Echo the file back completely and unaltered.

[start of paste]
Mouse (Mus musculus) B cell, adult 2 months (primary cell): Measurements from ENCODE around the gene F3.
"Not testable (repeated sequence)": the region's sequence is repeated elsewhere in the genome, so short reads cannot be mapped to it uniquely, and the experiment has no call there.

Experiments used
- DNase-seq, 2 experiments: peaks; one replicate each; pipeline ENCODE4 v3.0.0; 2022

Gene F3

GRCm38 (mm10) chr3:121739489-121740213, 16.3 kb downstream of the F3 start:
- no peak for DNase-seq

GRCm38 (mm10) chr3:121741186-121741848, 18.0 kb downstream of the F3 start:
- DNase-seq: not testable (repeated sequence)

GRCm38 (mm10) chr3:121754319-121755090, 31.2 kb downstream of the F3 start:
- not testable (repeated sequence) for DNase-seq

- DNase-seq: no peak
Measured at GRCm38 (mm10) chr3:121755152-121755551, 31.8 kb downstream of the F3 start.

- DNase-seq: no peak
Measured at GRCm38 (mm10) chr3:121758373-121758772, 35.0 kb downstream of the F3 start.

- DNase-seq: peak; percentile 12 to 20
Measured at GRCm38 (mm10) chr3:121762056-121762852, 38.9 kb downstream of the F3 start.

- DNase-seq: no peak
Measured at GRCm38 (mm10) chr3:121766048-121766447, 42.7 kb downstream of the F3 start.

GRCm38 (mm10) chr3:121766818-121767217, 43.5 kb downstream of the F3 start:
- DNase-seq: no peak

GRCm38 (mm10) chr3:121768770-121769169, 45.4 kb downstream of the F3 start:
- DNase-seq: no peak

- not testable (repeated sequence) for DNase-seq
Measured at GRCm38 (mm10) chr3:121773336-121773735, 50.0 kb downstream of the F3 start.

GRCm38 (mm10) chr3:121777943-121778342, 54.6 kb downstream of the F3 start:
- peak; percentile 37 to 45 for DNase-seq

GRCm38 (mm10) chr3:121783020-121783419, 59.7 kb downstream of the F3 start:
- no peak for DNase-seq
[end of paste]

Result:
Mouse (Mus musculus) B cell, adult 2 months (primary cell): Measurements from ENCODE around the gene F3.
"Not testable (repeated sequence)": the region's sequence is repeated elsewhere in the genome, so short reads cannot be mapped to it uniquely, and the experiment has no call there.

Experiments used
- DNase-seq, 2 experiments: peaks; one replicate each; pipeline ENCODE4 v3.0.0; 2022

Gene F3

GRCm38 (mm10) chr3:121739489-121740213, 16.3 kb downstream of the F3 start:
- no peak for DNase-seq

GRCm38 (mm10) chr3:121741186-121741848, 18.0 kb downstream of the F3 start:
- DNase-seq: not testable (repeated sequence)

GRCm38 (mm10) chr3:121754319-121755090, 31.2 kb downstream of the F3 start:
- not testable (repeated sequence) for DNase-seq

- DNase-seq: no peak
Measured at GRCm38 (mm10) chr3:121755152-121755551, 31.8 kb downstream of the F3 start.

- DNase-seq: no peak
Measured at GRCm38 (mm10) chr3:121758373-121758772, 35.0 kb downstream of the F3 start.

- DNase-seq: peak; percentile 12 to 20
Measured at GRCm38 (mm10) chr3:121762056-121762852, 38.9 kb downstream of the F3 start.

- DNase-seq: no peak
Measured at GRCm38 (mm10) chr3:121766048-121766447, 42.7 kb downstream of the F3 start.

GRCm38 (mm10) chr3:121766818-121767217, 43.5 kb downstream of the F3 start:
- DNase-seq: no peak

GRCm38 (mm10) chr3:121768770-121769169, 45.4 kb downstream of the F3 start:
- DNase-seq: no peak

- not testable (repeated sequence) for DNase-seq
Measured at GRCm38 (mm10) chr3:121773336-121773735, 50.0 kb downstream of the F3 start.

GRCm38 (mm10) chr3:121777943-121778342, 54.6 kb downstream of the F3 start:
- peak; percentile 37 to 45 for DNase-seq

GRCm38 (mm10) chr3:121783020-121783419, 59.7 kb downstream of the F3 start:
- no peak for DNase-seq